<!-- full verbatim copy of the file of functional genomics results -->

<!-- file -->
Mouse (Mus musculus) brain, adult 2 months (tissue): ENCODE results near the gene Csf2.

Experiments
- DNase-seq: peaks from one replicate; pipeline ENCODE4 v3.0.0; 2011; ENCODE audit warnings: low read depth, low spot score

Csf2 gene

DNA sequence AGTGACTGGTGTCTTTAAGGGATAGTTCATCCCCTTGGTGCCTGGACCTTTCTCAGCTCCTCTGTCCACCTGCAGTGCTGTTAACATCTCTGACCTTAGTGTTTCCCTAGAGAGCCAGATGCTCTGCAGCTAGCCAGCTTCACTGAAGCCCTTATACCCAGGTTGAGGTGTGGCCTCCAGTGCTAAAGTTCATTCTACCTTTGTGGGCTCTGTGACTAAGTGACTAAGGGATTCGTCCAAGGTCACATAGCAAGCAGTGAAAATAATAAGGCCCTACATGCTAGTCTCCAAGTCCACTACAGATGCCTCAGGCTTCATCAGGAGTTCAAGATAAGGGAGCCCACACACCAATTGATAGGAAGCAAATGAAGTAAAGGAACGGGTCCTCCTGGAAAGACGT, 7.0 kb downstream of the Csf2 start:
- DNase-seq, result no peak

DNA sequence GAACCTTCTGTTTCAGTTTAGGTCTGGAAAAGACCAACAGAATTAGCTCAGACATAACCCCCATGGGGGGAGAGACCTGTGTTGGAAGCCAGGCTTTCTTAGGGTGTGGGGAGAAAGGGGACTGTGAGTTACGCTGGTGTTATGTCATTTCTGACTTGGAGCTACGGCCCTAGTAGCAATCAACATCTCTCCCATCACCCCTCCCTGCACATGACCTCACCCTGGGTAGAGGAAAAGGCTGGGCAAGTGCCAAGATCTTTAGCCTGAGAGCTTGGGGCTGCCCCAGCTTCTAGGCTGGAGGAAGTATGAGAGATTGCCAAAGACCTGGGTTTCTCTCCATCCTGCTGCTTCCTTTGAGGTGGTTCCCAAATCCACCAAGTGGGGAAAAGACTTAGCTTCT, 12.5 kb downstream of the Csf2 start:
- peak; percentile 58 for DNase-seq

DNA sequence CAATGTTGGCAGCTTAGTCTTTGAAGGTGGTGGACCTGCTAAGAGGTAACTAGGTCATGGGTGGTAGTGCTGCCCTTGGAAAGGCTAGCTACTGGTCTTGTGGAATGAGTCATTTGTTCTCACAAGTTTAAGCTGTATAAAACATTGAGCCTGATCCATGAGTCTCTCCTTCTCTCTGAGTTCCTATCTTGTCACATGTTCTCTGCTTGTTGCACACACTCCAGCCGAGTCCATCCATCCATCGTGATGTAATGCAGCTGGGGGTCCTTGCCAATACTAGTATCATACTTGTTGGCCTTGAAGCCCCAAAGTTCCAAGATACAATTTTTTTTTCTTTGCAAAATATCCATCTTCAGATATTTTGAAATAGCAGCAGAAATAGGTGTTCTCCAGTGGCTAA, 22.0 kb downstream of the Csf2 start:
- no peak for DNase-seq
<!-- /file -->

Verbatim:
Mouse (Mus musculus) brain, adult 2 months (tissue): ENCODE results near the gene Csf2.

Experiments
- DNase-seq: peaks from one replicate; pipeline ENCODE4 v3.0.0; 2011; ENCODE audit warnings: low read depth, low spot score

Csf2 gene

DNA sequence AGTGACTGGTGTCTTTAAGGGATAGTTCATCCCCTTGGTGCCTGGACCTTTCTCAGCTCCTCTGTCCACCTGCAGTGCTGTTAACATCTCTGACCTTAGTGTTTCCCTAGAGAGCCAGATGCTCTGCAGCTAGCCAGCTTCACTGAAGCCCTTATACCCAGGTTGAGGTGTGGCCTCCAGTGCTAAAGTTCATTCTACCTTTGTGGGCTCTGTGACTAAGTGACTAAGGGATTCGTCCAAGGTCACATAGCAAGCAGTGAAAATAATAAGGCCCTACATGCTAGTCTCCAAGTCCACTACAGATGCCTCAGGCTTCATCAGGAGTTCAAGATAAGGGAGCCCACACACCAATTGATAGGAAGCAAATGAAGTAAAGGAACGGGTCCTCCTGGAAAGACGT, 7.0 kb downstream of the Csf2 start:
- DNase-seq, result no peak

DNA sequence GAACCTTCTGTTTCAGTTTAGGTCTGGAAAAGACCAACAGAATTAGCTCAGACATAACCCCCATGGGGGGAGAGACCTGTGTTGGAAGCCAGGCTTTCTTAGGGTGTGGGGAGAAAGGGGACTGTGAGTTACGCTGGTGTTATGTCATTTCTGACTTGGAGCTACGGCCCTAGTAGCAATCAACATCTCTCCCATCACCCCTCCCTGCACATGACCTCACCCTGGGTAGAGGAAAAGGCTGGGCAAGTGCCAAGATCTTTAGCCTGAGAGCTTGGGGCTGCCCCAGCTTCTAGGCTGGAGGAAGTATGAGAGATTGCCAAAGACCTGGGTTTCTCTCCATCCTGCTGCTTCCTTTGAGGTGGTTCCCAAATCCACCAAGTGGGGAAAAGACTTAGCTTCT, 12.5 kb downstream of the Csf2 start:
- peak; percentile 58 for DNase-seq

DNA sequence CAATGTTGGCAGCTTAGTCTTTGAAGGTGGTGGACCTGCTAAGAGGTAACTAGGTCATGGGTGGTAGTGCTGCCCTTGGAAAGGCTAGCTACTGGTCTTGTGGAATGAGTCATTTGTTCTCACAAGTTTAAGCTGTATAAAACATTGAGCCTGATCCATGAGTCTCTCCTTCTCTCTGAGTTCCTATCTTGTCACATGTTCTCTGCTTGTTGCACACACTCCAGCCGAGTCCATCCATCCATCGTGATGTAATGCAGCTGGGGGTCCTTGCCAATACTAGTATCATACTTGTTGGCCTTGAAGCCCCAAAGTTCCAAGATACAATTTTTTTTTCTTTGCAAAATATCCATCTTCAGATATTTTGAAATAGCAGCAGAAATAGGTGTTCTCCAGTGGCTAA, 22.0 kb downstream of the Csf2 start:
- no peak for DNase-seq